Archive for March, 2009

Golden Gotham

Posted in Uncategorized with tags , , , , , on March 25, 2009 by wally426

25-03-2009   Brooklyn, NY

The walk began before dawn. My legs stretched down Flatbush avenue as the wind kicked up plastic cups and bales of crumpled newspaper. The pieces of garbage danced in an odd waltz near one of the subway grates. It was cold, but not that biting cold that eats through your marrow in January. This fine March morning, my nose detected the faint smell of spring – a mix of budding crocuses, rain clouds, and frayed grass fighting its way through the half-frozen earth. Soon the city would emerge from its wintry cocoon and come to life again.

I looked up and saw the long shadow of Brooklyn’s tallest building – the old Williamsburg Savings Bank – peering over the borough like a once proud Eagle watching over a sordid nest of brick and smoke. The lights had gone out in the clocktower again, which meant another day had officially begun. It was an odd time of the day. One when the night urchins and early risers passed each other in a complete haze, both parties looking half dead as they tiptoed through the early morning. After walking past the blinking bulbs of Junior’s restaurant, I saw the Manhattan bridge poking its majestic head above the Avenue’s final ridge.

It wasn’t until recently that I developed an appreciation for one of New York’s most forgotten (and most magnificent) structures. The Manhattan bridge will celebrate its centennial on New Year’s eve this year, but I doubt much fuss will be made. The peeling baby blue paint will simply endure another day in its history as one of the city’s finest work horses. This diligent span carries two car lanes, a walkway, a bikeway, and four train lines over it. Through the past century, it hasn’t commanded an inch of respect from the ants that crawl past on a daily basis.

As I entered the span through a slit in the fence on Jay street, the fading blue beauty stretched into the distance. A homeless man lay bundled near the train tracks, looking like a large paisley mummy on a cold concrete slab. He must have had enough to drink last night… The two small empty flasks of Hennessy laying nearby undoubtedly drowned out the constant rumbling of trains all night. I wondered what kind of dreams he was having. Perhaps a picture would capture them? I snapped a shot and walked on.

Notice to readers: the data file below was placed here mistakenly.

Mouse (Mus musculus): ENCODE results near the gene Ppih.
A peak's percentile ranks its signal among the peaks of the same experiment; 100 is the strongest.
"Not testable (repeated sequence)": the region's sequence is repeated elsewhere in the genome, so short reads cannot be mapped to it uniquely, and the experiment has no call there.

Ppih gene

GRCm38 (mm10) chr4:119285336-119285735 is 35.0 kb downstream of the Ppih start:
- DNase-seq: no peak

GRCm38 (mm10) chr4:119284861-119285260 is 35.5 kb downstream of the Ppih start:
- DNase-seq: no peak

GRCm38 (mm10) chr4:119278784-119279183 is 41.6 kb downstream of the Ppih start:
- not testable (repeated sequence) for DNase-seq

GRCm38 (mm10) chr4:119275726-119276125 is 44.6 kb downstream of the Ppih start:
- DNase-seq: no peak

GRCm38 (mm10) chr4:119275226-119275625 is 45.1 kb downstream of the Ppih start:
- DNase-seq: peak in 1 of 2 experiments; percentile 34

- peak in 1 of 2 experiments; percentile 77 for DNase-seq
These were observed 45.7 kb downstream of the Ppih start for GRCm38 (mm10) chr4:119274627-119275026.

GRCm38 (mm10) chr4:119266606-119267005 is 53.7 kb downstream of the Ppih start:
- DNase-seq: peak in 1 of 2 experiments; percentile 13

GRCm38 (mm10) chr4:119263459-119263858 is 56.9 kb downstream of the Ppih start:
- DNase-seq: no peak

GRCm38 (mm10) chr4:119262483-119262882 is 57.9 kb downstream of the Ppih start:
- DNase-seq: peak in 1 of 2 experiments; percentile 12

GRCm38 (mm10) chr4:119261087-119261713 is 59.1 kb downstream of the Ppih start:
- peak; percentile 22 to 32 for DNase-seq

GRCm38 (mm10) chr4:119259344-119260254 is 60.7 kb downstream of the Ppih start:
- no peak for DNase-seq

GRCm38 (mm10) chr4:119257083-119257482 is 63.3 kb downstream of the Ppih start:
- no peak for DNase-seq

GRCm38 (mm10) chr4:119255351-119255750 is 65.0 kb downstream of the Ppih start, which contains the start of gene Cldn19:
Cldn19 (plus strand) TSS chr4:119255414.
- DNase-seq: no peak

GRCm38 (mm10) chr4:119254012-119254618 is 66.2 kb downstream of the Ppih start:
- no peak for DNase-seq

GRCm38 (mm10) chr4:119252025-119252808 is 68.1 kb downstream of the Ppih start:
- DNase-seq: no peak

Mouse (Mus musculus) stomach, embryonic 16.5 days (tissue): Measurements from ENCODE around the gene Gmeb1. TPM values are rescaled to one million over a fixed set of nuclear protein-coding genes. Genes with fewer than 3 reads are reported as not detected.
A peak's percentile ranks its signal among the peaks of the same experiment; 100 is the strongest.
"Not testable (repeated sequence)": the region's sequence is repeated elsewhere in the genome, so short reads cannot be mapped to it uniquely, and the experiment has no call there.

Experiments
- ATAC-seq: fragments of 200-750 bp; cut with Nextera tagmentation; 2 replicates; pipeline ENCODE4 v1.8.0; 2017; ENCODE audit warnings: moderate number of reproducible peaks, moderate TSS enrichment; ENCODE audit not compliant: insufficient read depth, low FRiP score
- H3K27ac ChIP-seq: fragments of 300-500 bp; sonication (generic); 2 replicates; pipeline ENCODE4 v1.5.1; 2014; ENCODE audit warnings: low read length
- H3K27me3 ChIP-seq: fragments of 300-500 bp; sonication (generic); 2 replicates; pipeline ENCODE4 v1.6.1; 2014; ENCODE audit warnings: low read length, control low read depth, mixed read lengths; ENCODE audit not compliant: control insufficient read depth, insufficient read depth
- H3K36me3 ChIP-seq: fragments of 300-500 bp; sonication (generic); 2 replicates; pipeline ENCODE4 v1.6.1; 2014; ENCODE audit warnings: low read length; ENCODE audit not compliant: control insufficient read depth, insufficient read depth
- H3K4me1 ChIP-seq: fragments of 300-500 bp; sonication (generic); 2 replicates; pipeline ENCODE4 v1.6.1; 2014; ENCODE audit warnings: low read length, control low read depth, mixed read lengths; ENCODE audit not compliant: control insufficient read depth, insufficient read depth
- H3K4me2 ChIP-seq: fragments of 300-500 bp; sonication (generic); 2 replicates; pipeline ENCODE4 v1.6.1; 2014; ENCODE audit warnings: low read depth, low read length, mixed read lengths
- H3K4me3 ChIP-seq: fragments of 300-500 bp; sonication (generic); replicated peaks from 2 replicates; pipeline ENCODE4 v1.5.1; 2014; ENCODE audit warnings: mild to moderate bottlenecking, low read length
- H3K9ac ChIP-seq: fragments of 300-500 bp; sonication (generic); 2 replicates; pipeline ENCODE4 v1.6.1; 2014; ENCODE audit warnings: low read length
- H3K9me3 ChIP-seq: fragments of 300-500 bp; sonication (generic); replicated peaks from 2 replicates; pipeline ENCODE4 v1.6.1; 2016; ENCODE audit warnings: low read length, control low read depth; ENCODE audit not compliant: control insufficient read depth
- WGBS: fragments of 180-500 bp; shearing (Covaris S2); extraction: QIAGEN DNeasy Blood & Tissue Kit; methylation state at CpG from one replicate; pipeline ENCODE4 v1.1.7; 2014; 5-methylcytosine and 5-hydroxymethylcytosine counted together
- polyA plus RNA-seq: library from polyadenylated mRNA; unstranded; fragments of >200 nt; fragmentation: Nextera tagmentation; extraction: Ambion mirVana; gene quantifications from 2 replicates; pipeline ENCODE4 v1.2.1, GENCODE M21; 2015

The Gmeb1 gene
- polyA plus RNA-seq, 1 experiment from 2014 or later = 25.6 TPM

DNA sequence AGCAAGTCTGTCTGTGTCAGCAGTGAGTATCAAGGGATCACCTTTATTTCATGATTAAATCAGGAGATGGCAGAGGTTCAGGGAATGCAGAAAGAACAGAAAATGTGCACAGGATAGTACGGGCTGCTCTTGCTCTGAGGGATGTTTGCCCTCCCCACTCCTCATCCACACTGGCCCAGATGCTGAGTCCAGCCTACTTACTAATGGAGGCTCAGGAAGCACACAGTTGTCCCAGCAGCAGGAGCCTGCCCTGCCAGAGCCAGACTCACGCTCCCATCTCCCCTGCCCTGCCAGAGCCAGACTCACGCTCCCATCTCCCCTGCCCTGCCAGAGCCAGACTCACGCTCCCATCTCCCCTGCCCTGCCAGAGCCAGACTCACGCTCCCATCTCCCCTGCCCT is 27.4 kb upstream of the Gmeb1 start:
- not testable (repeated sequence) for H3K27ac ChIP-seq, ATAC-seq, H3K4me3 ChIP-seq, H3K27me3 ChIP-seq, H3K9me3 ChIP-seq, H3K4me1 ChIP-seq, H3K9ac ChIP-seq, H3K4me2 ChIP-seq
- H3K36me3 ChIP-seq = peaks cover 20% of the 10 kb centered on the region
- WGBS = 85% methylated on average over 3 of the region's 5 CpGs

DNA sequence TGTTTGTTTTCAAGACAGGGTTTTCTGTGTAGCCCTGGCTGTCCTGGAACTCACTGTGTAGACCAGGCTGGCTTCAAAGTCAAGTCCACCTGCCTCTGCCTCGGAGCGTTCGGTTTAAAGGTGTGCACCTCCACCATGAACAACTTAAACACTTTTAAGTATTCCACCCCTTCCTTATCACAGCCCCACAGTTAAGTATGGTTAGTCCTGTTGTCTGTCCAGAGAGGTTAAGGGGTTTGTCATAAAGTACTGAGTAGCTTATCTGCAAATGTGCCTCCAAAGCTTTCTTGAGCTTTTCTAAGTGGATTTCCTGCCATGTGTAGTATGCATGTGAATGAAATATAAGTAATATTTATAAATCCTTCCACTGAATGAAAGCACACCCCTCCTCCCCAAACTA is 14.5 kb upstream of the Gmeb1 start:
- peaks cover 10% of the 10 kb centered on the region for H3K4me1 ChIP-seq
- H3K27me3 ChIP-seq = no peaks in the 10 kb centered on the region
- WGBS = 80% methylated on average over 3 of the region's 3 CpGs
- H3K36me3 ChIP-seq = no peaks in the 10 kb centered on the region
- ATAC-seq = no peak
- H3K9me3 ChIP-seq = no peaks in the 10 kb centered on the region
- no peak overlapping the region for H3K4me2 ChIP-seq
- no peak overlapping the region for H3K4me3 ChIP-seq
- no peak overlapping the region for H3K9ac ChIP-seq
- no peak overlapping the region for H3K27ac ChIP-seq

The walkway along the bridge is much slimmer than that of the Brooklyn bridge’s expansive boardwalk, only stretching 10 feet across. The bridge also isn’t for the acrophobic as there is no ‘safety net’ below the warped concrete walkway. The Brooklyn and Williamsburg bridges both have roadways below their walkways so that, in an unfortunate incident of collapse, there’s at least something to break your fall. With this span, there’s only the cold green waters of the East River to break your fall. One gets the feeling of playing Russian roulette with every crossing. It’s quite an exciting trip, even if the fear is unfounded. The view that day was beautiful, with the sun gently rising above the clouds to the Northeast, painting the buildings of lower Manhattan a deep orange. Before reaching the bridge’s terminus on Canal Street in Chinatown, I saw something that made me take a second look – A half eaten pig’s head lay alongside the walkway. Its pink snout was all that was distinguishable in the mess of bone and tendon. I briefly thought of when I was a child. My cousins and I used to pick at the face of the roasted suckling pig my grandfather would make once a year. Remembering how good it tasted then, I couldn’t really blame whoever had indulged in the same savage act.

As I passed over the Bowery onto Canal Street, a young black girl approached me. It was quite windy that day and tears streamed down her cheeks. “Can I ask you a question, sir?”. I nodded yes. “Do you believe in Jesus Christ as your savior?”. I shook my head no. Even though I was still walking, she kept on about how she had been “saved” by the Jehovah’s witnesses and that the opportunity was there for me as well. Even though I told her that I had no interest, she kept following me to the train station, tears streaming down her cheeks onto her nice black dress. I wanted to wipe them off, but she didn’t seem to mind. “Oh my!” she gasped as we entered the stairwell on Broadway, “I didn’t realize how far I’d gone from my post!”. I told her that I was late for work, shook her hand, took one of her brochures and headed down the steps. It never ceases to amaze me how taking a simple walk through the city (at any hour) can be an adventure. The rest of the day, I was accompanied with beautiful visions of golden sunshine and glistening tears as I crunched numbers. Needless to say, walking to work will be a larger part of the routine as the weather warms up.